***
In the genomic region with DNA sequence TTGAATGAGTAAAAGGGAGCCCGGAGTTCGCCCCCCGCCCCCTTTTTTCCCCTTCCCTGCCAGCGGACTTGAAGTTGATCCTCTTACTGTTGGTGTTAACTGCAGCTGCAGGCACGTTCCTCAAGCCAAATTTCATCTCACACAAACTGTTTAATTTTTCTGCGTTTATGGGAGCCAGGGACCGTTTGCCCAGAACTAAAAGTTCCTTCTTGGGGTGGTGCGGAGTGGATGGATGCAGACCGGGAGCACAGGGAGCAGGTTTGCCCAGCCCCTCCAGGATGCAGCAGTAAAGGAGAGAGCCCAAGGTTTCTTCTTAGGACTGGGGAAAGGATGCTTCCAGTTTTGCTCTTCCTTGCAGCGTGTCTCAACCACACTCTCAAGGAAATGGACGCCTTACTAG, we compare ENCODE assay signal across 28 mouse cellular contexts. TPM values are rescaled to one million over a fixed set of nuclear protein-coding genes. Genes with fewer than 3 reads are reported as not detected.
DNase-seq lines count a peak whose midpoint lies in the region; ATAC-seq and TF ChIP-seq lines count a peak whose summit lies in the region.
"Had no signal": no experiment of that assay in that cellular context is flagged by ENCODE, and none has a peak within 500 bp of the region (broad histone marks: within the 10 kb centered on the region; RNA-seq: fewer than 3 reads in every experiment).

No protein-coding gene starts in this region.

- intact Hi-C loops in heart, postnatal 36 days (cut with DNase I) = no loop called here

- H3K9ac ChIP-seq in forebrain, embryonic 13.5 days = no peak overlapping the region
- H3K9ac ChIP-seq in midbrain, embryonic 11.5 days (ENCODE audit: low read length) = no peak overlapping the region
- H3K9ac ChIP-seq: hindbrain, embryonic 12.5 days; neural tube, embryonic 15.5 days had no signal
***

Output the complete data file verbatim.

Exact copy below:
In the genomic region with DNA sequence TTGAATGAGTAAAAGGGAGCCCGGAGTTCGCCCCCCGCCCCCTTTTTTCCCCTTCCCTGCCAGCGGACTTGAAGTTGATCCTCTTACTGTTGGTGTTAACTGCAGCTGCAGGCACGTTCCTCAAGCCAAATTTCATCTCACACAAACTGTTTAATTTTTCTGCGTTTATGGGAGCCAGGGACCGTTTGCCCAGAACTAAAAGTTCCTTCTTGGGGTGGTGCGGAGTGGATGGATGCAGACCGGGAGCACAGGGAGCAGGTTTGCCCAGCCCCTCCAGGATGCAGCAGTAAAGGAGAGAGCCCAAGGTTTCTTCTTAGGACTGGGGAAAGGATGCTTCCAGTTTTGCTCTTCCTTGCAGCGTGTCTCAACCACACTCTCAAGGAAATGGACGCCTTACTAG, we compare ENCODE assay signal across 28 mouse cellular contexts. TPM values are rescaled to one million over a fixed set of nuclear protein-coding genes. Genes with fewer than 3 reads are reported as not detected.
DNase-seq lines count a peak whose midpoint lies in the region; ATAC-seq and TF ChIP-seq lines count a peak whose summit lies in the region.
"Had no signal": no experiment of that assay in that cellular context is flagged by ENCODE, and none has a peak within 500 bp of the region (broad histone marks: within the 10 kb centered on the region; RNA-seq: fewer than 3 reads in every experiment).

No protein-coding gene starts in this region.

- intact Hi-C loops in heart, postnatal 36 days (cut with DNase I) = no loop called here

- H3K9ac ChIP-seq in forebrain, embryonic 13.5 days = no peak overlapping the region
- H3K9ac ChIP-seq in midbrain, embryonic 11.5 days (ENCODE audit: low read length) = no peak overlapping the region
- H3K9ac ChIP-seq: hindbrain, embryonic 12.5 days; neural tube, embryonic 15.5 days had no signal